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The channel is changing. ‘Digital transformation’ is no longer just a buzzword, and clients are now demanding cloud-first technologies within their business.
But Vapour has been cloud-first since our inception in 2013. In fact, our company is built on four cornerstones of cloud-first excellence – voice, video, networks and storage. It’s all we know.find out more
Rachel McElroy, chief marketing officer for cloud-based IT resource specialist, Cranford Group, is Vapour’s latest guest blogger. Here she explores whether there’s a secret formula to the perfect tech team…
Every leader strives towards having the full package when offering customers the very best service, meaning HR departments and hiring teams can spend a huge amount of time finding the right fits for their organisations.
An all-encompassing tech team builds out a business’s IT architecture and networks. It knows how to deploy a new software release with ease and can talk many different coding languages.
But, as cloud services and technology become more user-focused and intuitive – and many traditionally repetitive tasks turn to automation via machine learning and AI – this has led to a shift towards the importance of being ‘human’.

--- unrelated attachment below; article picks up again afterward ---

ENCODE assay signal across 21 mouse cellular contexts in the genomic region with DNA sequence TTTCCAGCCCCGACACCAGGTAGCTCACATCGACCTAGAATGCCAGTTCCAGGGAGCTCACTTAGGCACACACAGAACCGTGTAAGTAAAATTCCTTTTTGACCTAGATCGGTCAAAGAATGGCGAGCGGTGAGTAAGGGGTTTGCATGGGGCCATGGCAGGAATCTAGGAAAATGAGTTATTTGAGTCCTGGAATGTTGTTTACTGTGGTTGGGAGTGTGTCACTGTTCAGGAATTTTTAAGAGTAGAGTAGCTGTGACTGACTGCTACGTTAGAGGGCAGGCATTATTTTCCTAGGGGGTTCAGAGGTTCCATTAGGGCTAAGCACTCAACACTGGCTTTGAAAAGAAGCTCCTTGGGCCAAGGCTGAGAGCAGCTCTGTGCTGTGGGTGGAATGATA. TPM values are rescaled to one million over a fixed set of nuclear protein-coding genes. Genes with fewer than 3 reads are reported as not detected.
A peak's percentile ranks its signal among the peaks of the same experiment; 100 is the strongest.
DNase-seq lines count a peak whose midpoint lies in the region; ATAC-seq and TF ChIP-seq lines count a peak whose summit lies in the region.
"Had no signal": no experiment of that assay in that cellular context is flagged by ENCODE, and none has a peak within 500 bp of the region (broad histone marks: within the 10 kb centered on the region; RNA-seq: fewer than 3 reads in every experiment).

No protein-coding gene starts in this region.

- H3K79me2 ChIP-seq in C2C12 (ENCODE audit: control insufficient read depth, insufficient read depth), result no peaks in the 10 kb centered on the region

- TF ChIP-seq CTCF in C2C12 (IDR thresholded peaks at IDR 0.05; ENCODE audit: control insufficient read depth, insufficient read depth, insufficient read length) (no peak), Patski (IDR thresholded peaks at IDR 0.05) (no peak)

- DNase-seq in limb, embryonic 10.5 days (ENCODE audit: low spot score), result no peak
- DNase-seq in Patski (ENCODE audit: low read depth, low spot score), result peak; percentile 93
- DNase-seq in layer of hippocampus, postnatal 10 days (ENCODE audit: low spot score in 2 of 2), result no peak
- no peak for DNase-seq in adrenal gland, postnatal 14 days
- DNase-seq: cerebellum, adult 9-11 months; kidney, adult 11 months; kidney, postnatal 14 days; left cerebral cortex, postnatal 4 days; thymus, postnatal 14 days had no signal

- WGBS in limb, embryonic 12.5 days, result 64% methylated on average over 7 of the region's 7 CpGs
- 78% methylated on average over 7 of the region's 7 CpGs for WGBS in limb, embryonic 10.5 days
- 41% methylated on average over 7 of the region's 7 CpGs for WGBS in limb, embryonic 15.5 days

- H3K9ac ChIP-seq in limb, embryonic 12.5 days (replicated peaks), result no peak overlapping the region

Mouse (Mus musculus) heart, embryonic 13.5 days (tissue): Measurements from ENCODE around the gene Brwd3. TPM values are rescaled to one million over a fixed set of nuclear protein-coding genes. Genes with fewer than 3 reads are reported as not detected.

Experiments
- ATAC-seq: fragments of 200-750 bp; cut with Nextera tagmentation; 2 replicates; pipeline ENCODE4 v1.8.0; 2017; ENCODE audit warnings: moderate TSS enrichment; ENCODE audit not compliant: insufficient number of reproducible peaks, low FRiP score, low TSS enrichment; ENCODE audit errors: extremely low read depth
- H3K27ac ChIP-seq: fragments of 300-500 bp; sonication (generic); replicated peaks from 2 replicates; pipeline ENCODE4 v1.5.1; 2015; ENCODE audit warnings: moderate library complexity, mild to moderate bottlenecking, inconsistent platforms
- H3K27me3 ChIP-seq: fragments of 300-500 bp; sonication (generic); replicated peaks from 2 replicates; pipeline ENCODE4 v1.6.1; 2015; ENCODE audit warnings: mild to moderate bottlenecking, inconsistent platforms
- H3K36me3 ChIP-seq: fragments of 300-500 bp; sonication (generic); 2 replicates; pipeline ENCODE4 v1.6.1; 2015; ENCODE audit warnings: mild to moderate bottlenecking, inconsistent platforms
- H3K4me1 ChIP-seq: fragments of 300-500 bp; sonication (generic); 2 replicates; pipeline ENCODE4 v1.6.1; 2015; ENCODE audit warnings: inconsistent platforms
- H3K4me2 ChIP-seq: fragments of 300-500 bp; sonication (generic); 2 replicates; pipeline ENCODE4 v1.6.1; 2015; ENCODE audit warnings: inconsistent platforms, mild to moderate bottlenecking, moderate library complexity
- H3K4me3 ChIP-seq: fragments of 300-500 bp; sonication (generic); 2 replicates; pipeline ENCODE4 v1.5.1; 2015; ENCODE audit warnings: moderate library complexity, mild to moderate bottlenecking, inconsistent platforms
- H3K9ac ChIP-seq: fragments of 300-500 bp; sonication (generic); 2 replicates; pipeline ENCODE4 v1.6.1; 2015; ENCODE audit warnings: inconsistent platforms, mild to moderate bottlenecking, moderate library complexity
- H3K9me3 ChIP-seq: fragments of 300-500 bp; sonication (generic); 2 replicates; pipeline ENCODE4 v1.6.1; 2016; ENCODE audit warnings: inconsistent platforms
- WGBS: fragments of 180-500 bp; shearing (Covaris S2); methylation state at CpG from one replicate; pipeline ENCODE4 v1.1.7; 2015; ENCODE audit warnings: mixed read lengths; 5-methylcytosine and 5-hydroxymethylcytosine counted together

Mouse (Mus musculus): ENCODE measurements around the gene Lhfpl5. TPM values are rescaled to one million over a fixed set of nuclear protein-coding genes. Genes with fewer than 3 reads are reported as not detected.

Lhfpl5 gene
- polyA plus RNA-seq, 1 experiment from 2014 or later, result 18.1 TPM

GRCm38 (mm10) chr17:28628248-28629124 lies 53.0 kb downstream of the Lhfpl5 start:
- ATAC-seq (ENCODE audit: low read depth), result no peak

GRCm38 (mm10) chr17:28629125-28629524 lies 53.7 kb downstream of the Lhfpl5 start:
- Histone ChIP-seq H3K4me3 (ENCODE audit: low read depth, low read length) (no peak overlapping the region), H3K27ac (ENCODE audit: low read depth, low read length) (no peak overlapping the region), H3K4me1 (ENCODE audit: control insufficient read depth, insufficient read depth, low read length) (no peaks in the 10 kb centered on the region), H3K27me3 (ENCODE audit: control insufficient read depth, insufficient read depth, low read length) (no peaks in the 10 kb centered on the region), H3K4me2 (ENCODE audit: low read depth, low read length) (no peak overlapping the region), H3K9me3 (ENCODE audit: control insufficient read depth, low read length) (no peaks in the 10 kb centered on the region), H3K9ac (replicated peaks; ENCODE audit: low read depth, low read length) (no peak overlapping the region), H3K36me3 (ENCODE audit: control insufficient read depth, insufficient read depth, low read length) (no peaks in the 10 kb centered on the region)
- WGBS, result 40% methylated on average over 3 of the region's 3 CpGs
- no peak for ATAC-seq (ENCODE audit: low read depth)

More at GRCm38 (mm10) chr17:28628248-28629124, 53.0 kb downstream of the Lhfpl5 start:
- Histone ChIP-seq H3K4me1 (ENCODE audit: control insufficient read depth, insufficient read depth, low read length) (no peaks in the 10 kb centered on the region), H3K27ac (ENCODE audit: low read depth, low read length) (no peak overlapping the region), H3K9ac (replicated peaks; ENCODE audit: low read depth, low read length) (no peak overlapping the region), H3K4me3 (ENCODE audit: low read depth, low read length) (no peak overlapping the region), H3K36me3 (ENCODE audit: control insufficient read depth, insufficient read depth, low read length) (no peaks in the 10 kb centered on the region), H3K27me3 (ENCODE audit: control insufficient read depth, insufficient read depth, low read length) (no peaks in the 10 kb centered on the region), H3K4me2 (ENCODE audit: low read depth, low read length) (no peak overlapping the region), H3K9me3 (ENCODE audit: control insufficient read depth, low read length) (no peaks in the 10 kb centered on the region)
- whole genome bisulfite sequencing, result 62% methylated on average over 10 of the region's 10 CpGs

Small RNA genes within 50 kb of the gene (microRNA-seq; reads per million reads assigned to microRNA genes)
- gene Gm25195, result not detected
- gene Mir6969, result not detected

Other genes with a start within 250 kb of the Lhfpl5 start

Soft skills are playing more of a vital role within a digital team, and those who overlook the personalities and characters that can drive success, will set themselves up to fail, regardless of the amazing tech that the business possesses.
A recent study by leading management consultancy, McKinsey & Company, reported that in ‘the workplace of the future’ there will be a huge increase in the need for three skill categories by 2030:
Social and emotional/soft: As machines release employees to do more ‘meaningful’ work, these human traits make people effective in their roles.
Higher cognitive: Critical thinking, advanced literacy, and the ability to research and analyse statistics, are all tasks that someone with this function can do with ease.
Technological: IT and digital skills, data analytics, developers, engineers, and emerging technology experience all fall under this category.
So, for this blog, let’s focus on the soft skills – and the six most powerful ones to drive a tech team forward.
Unfortunately Millennials get a hard rap when it comes to this. The younger workforce are digital natives, but it has been well-documented how many can often struggle to communicate face-to-face – 40% are lacking soft skills according to recent reports – because they are more used to online interaction.
But communicating strongly in a team has a wide-reaching effect, and impacts on every other skill in the following list.
The ability to use the appropriate language for different stakeholders, negotiate with several departments, and ensure feedback is constructive – and egos are left at the door – is all part of individuals expressing themselves in the best way, to positively motivate those around them.
Having the confidence to provide solutions in a clear and concise manner, whilst showing respect for other people when they are talking, showcases overall, strong communicative skills.
The clue here is in the word ‘team’ – an acronym of this being ‘Together Everyone Achieves More’ – as this is the essence of collaboration.
Yes, people are great as individuals, but the real power in business comes from assembling a group with varied strengths, in order to supercharge success.